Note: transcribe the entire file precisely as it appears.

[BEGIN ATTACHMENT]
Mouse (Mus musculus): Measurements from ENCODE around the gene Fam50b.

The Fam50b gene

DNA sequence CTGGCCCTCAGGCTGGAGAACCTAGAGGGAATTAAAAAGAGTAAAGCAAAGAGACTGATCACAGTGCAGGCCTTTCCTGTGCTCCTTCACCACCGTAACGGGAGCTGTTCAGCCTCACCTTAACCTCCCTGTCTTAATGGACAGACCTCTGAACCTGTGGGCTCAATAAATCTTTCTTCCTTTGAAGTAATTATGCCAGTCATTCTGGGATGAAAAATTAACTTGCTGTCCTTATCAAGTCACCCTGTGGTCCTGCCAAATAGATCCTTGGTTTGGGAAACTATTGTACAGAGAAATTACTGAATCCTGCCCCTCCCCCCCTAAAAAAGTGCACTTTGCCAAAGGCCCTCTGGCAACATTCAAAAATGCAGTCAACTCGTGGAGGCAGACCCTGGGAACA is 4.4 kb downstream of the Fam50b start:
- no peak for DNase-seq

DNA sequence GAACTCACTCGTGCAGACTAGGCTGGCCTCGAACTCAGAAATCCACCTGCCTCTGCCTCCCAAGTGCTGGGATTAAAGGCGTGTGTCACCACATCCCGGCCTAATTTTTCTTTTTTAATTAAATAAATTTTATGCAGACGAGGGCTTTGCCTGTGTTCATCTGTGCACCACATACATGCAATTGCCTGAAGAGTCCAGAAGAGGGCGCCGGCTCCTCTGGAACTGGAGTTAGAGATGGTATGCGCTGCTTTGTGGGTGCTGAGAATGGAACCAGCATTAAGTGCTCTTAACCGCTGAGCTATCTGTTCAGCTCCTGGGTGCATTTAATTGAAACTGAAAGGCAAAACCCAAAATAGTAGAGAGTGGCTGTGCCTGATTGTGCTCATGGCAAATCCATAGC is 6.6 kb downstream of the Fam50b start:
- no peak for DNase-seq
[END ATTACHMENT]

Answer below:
Mouse (Mus musculus): Measurements from ENCODE around the gene Fam50b.

The Fam50b gene

DNA sequence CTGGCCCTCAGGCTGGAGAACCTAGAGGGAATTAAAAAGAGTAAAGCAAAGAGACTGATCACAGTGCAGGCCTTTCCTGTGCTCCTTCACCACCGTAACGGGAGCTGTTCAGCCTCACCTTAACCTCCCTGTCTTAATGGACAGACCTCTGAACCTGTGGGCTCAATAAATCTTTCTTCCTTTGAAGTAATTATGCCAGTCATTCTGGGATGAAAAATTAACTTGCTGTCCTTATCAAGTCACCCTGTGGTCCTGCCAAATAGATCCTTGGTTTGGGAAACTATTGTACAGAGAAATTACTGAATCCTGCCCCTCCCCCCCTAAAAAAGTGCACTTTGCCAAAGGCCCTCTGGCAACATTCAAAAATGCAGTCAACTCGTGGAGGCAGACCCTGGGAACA is 4.4 kb downstream of the Fam50b start:
- no peak for DNase-seq

DNA sequence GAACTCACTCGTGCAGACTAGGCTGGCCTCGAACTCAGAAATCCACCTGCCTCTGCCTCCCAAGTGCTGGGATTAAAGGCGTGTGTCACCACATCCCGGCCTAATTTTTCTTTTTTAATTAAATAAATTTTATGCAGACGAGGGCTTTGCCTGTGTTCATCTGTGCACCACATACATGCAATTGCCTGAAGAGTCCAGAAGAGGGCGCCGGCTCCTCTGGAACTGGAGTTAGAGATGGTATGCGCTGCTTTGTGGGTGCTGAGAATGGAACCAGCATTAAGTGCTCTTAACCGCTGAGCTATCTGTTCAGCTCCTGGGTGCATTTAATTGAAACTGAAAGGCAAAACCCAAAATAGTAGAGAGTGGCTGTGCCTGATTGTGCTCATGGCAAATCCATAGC is 6.6 kb downstream of the Fam50b start:
- no peak for DNase-seq